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Project Rembrandt: more than an art exhibit.

Crowds flocked and shutters snapped on the evening of May 30, at the MetLife Gallery in New York City, as AGAINST THE ODDS:

THE PROJECT REMBRANDT(R) 1991-92 BIENNIAL, the eighth of the National Multiple Sclerosis Society's juried exhibitions for artists who have multiple sclerosis, opened. Over 600 people attended the gala preview reception, including actress Carol Lawrence and actor Tony Roberts, luminaries from the artistic and corporate worlds, journalists, photographers, television crews and friends of the Society.

Among the most important attendees were the artists themselves. Seventeen of the 23 finalists were there adding tremendously to the excitement of the evening ... and reminding us of its greater significance.

Leah Finch, a sculptor who was diagnosed with MS when she was 22, was among those present. "Having multiple sclerosis can make a determined person very creative," she said.

"To me the real meaning behind PROJECT REMBRANDT is how each artist is able to use his or her mind to adapt and continue when the body becomes difficult. Anyone with MS knows the process I am talking about. This program inspires me not just as an artist. It's a symbol of other people like me who have multiple sclerosis, and who adapt their abilities and continue to work." Unable to paint as she had before the onset of MS, Ms. Finch took a class in ceramic sculpture that focus people with disabilities and has worked in that medium ever since. Other PROJECT REMBRANDT artists have also adapted: Bess Bonner's career as a medical illustrator was derailed by MS, but 18 years later she became a painter using a brush in a mouth holder. Tom Martin switched from painting large canvases to smaller, more conceptual ones when he could no longer stand in front of an easel. Amy Wexler began to explore black and white photography when she began having trouble seeing colors. Now that her sight has improved, she creates brightly colored mixed-media constructions.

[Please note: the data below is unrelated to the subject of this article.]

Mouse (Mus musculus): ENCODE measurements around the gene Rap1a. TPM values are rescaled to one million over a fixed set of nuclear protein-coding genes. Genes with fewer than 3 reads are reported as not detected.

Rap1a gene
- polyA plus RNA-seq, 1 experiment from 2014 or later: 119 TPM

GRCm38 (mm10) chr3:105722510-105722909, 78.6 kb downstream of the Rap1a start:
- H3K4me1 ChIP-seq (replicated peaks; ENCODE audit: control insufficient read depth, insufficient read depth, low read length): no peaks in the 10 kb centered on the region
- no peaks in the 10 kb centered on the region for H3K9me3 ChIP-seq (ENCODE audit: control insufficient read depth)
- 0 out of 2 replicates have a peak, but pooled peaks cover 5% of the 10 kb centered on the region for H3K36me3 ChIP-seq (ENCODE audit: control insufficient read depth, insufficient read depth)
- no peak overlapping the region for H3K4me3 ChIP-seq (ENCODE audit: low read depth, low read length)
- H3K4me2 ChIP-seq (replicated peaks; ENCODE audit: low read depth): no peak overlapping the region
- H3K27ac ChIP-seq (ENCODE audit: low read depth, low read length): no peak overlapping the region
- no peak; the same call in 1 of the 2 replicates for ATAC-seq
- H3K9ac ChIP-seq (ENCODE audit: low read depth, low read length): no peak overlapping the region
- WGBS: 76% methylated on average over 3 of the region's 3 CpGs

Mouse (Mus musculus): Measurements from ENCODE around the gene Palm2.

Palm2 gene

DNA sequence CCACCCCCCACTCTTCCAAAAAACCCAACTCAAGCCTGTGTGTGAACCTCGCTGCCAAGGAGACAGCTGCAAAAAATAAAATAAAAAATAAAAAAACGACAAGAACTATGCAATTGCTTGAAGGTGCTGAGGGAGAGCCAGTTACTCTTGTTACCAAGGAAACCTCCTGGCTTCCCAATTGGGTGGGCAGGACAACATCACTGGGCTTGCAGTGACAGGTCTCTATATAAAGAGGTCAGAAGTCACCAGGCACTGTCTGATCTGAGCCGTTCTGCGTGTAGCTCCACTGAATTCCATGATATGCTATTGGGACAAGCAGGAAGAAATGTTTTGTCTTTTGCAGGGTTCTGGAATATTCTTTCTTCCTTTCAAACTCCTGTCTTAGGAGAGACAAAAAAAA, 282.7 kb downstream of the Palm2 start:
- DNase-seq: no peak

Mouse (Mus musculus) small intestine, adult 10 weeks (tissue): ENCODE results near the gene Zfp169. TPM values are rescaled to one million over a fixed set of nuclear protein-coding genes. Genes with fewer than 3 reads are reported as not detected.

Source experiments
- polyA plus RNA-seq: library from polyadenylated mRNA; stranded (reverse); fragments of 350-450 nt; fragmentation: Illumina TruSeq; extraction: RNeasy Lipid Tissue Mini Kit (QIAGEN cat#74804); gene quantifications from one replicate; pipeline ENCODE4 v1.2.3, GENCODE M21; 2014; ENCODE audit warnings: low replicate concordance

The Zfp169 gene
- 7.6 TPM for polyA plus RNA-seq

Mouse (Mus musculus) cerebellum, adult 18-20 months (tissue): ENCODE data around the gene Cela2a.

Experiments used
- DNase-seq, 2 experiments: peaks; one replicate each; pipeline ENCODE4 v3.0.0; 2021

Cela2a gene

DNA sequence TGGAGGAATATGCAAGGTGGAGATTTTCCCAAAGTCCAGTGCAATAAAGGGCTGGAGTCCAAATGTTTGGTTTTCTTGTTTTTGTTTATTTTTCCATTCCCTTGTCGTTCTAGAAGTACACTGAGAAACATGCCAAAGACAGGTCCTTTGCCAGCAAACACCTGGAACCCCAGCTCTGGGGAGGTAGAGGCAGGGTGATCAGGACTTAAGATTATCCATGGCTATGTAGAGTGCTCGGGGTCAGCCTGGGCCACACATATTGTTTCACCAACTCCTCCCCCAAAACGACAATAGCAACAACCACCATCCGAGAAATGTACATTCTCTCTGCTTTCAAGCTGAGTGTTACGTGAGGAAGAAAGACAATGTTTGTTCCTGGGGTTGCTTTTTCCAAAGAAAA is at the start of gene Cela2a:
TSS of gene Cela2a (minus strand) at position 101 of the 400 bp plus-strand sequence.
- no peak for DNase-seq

"It's important for the public to realize this tremendous capacity and drive to adapt," Ms. Finch said, "and not to count out people with disabilities."

Ms. Lawrence, who is presently featured on the television show, General Hospital and is known for her Broadway work, traveled from Los Angeles for the event. She made the same point in a different way when she appeared on the syndicated Live with Regis and Kathy Lee TV program. "This is the most uplifting art show I have ever heard of," she said. "All of us are inundated each day with the things we cannot control, and we get frustrated and depressed ... these artists deal with the changes and the battles that go on with MS with such optimism, beauty and talent." This year, there were 152 entries. Of these, approximately 90 were from artists who had never applied before. Thirteen of the 23 finalists are first-time participants.

According to Lowell Nesbitt, cochairman of the PROJECT REMBRANDT National Committee, "The competition this time around was the most impressive yet." He, along with National Committee members Donna De Salvo, independent curator and consultant to the Andy Warhol Museum in Pittsburgh; and Paul J. Smith, director emeritus of the American Craft Museum in New York City, juried the exhibition.